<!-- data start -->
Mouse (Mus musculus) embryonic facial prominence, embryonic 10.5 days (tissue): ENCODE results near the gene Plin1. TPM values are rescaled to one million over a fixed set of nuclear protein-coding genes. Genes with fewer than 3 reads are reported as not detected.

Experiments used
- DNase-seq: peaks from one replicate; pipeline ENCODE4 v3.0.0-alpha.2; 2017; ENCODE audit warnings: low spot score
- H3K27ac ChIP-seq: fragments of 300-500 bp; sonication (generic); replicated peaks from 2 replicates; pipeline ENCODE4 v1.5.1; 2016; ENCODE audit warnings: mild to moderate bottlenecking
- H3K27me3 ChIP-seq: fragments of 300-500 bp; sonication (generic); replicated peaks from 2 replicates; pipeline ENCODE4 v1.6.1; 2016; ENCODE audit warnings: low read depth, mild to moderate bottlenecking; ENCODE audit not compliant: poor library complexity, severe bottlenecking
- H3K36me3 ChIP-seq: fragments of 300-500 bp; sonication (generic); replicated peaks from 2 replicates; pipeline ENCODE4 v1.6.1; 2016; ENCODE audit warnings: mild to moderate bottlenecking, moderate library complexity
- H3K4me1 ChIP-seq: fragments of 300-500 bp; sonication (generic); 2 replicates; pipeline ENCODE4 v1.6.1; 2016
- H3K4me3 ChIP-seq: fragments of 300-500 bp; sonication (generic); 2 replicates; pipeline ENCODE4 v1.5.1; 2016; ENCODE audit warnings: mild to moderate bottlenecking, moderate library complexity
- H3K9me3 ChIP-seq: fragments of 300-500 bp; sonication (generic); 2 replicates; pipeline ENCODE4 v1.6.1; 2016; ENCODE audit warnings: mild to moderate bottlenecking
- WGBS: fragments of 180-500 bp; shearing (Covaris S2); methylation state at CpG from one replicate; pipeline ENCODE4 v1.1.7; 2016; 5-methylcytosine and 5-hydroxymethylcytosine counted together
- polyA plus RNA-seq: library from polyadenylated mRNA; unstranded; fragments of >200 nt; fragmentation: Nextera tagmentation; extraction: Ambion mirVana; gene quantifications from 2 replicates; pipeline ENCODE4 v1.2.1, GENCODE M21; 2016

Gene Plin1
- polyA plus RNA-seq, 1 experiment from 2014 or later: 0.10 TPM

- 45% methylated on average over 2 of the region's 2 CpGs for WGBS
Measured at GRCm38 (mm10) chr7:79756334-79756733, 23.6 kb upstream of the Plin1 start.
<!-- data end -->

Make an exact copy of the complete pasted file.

Mouse (Mus musculus) embryonic facial prominence, embryonic 10.5 days (tissue): ENCODE results near the gene Plin1. TPM values are rescaled to one million over a fixed set of nuclear protein-coding genes. Genes with fewer than 3 reads are reported as not detected.

Experiments used
- DNase-seq: peaks from one replicate; pipeline ENCODE4 v3.0.0-alpha.2; 2017; ENCODE audit warnings: low spot score
- H3K27ac ChIP-seq: fragments of 300-500 bp; sonication (generic); replicated peaks from 2 replicates; pipeline ENCODE4 v1.5.1; 2016; ENCODE audit warnings: mild to moderate bottlenecking
- H3K27me3 ChIP-seq: fragments of 300-500 bp; sonication (generic); replicated peaks from 2 replicates; pipeline ENCODE4 v1.6.1; 2016; ENCODE audit warnings: low read depth, mild to moderate bottlenecking; ENCODE audit not compliant: poor library complexity, severe bottlenecking
- H3K36me3 ChIP-seq: fragments of 300-500 bp; sonication (generic); replicated peaks from 2 replicates; pipeline ENCODE4 v1.6.1; 2016; ENCODE audit warnings: mild to moderate bottlenecking, moderate library complexity
- H3K4me1 ChIP-seq: fragments of 300-500 bp; sonication (generic); 2 replicates; pipeline ENCODE4 v1.6.1; 2016
- H3K4me3 ChIP-seq: fragments of 300-500 bp; sonication (generic); 2 replicates; pipeline ENCODE4 v1.5.1; 2016; ENCODE audit warnings: mild to moderate bottlenecking, moderate library complexity
- H3K9me3 ChIP-seq: fragments of 300-500 bp; sonication (generic); 2 replicates; pipeline ENCODE4 v1.6.1; 2016; ENCODE audit warnings: mild to moderate bottlenecking
- WGBS: fragments of 180-500 bp; shearing (Covaris S2); methylation state at CpG from one replicate; pipeline ENCODE4 v1.1.7; 2016; 5-methylcytosine and 5-hydroxymethylcytosine counted together
- polyA plus RNA-seq: library from polyadenylated mRNA; unstranded; fragments of >200 nt; fragmentation: Nextera tagmentation; extraction: Ambion mirVana; gene quantifications from 2 replicates; pipeline ENCODE4 v1.2.1, GENCODE M21; 2016

Gene Plin1
- polyA plus RNA-seq, 1 experiment from 2014 or later: 0.10 TPM

- 45% methylated on average over 2 of the region's 2 CpGs for WGBS
Measured at GRCm38 (mm10) chr7:79756334-79756733, 23.6 kb upstream of the Plin1 start.